In this week’s Rundown, we look at the shifting consensus that consumer revenue is the way forward in an ad environment dominated by Google and Facebook, Snapchat’s battle to regain momentum and what’s real and what’s not in brand-safety concerns.
The new publisher pivot
The pivot to platforms was followed by the pivot to video. Now, publishers are set for a new pivot: to subscriptions. The overwhelming power of the duopoly is making clear to many publishers that competition in digital advertising is mostly futile. It is only through a robust consumer revenue business that publishers can chart an independent path.
The New York Times is the leading example of this. Its recent earnings show it has made the definitive pivot to subscriptions, with 2.5 million digital subscribers. On the Digiday Podcast, the Times’ COO Meredith Kopit Levien said the big challenge for the Times is to expand the universe of people willing to pay for news. While the Times has had laudable success in subscriptions, it still only converts 2 percent of its audience. Compare that to Spotify, which has 60 million paying users and 140 million active users.
Publishers will need to increase their conversion rates well beyond the standard 2 to 3 percent. That’s why publishers like the Times and the Guardian are building large consumer-revenue operations. Even CNN is exploring subscriptions as part of a five-year plan to build a $1 billion digital business. The bloom is off the rose with ads. Nobody is going to build a $1 billion business off the back of digital advertising outside of the platforms. It’s why, in Levien’s words, ad businesses outside of the platforms are destined to be “niche.”
The pivot to subscriptions means publishers need far different skill sets than have typically been found in news companies. Lucia Moses wrote last week about how publishers are poaching e-commerce veterans. The mindset and skills needed to operate subscription businesses are more akin to those found in startups like Casper and Birchbox. Sweating conversion rates is now just as important as breaking news. — Brian Morrissey
Snap continues its free fall
Snap is losing money faster than it’s making money. On Nov. 7, the company said it brought in $207 million in revenue during the third quarter, up 62 percent from the previous year but missing investors’ expectations by nearly $30 million. Snap lost $443 million in the quarter. (Naturally, the stock price is plummeting again.)
While Snap had to write down $40 million for unsold Spectacles, the most interesting comments from CEO Evan Spiegel were about Snapchat’s programmatic business:
“Our efforts at automation have gained traction very quickly this year, with 80 percent of Snap Ad impressions delivered programmatically in [the third quarter], up from zero percent one year ago. … The speed of this transition surpassed our expectations, but has dramatically reduced pricing as advertisers move from direct sales to our unreserved auction. This has decreased CPMs more than 60 percent year over year, which has made it harder to grow revenues at the rate we would have liked.”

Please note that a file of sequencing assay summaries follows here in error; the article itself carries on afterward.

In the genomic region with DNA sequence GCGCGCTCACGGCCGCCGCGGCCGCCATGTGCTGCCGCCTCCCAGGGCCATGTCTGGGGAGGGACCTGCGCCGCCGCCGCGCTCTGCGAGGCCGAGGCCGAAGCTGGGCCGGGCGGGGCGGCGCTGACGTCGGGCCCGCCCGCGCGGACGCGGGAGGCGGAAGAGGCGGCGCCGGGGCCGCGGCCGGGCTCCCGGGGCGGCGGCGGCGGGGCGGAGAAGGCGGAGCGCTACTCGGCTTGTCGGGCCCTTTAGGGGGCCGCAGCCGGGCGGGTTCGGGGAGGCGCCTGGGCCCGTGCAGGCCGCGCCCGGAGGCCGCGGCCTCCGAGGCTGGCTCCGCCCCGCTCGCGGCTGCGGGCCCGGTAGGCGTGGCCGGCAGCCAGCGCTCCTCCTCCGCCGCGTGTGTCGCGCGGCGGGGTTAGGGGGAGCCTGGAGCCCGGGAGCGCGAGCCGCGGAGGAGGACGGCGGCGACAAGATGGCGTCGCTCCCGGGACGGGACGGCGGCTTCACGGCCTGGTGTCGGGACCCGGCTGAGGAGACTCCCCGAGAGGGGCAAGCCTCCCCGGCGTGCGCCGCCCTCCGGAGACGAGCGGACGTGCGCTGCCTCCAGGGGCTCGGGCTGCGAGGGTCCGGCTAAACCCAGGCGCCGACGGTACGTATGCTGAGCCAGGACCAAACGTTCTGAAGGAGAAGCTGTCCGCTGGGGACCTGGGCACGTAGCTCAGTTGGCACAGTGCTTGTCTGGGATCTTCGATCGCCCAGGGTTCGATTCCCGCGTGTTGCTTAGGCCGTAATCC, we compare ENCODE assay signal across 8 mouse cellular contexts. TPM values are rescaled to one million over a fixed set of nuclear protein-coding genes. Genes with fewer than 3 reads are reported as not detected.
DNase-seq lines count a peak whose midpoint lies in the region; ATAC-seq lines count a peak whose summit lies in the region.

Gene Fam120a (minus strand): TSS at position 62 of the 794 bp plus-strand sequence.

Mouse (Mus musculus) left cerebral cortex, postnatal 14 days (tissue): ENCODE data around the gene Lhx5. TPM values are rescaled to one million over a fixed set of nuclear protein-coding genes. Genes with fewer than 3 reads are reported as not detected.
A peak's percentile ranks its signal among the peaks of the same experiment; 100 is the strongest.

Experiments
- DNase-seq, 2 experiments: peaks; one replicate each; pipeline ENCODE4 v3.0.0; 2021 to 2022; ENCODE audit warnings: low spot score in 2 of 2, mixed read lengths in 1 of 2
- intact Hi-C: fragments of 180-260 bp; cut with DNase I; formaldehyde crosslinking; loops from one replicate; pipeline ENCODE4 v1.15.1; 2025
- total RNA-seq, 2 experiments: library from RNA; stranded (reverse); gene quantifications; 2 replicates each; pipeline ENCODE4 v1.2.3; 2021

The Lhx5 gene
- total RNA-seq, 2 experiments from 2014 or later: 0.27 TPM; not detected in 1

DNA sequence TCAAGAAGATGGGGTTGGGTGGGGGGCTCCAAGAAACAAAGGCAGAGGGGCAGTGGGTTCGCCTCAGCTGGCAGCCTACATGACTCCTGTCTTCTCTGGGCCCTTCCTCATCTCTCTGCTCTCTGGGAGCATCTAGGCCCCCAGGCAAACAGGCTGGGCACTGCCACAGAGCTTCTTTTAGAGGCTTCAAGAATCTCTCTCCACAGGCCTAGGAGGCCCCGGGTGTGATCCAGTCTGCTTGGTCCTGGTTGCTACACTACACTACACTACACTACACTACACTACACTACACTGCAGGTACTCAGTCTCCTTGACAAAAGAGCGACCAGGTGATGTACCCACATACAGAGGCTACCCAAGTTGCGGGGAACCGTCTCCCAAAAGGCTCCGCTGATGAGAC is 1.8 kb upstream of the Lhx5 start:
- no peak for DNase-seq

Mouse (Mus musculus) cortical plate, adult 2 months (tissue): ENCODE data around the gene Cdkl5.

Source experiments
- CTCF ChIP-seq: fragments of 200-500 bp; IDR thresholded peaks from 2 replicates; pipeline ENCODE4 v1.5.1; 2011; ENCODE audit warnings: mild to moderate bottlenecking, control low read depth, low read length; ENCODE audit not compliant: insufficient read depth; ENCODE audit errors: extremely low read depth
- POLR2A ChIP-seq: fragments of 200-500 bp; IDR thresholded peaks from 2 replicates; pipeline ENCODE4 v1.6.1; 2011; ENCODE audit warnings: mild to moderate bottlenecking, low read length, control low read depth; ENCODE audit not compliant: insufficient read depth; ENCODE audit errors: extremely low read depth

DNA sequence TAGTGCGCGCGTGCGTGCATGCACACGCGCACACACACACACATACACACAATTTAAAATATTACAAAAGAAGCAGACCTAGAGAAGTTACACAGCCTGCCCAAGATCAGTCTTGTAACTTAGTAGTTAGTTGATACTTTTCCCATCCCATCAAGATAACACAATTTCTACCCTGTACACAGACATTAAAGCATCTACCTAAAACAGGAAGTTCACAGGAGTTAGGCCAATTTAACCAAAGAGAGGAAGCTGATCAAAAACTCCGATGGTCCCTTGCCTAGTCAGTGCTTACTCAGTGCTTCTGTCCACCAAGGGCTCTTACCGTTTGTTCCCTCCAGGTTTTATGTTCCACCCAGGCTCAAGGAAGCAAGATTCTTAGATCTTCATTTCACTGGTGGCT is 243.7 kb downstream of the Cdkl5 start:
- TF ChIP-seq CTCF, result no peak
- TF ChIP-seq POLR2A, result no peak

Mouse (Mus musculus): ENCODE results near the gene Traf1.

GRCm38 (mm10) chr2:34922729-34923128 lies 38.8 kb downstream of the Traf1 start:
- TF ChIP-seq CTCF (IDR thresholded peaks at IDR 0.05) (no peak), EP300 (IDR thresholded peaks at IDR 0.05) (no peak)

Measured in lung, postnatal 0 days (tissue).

In other words, Snap has made progress in bringing more programmatic into its ad business, but it’s hurting revenue in the short term. A big reason for this is, quite simply, Snapchat does not have the audience to be a huge programmatic play: The app now has 178 million daily users, which is far below daily users on social rivals, including Facebook, Instagram and WhatsApp. While opening up the programmatic doors brings in new advertisers and a higher number of ads, Snapchat’s (relatively) small audience still makes it an experimental play for many brands — or no play at all just yet. — Sahil Patel
The brand-safety fallout (or not)
The big tech companies made headlines when lawmakers grilled them for allowing Russian interference in the U.S. presidential election. Maybe it’s the wearout factor, but on Madison Avenue, the brand-safety revelations are being met with an understanding shrug. I’ve been talking to media buyers, and they say pretty much the same thing: Bots, trolls and random offensive content are part and parcel of the digital ecosystem. Nothing is 100 percent safe. The platforms are new; they’re figuring it out. Google has bigger problems on its hands with YouTube’s brand-safety crisis, which makes Facebook, with just its measurement snafus, look safe by comparison. Facebook is learning that being proactive and generous with ad credits can pay off in goodwill. “They’re telling us about things very fast — how it was caused, how they fixed it,” one buyer noted appreciatively. — Lucia Moses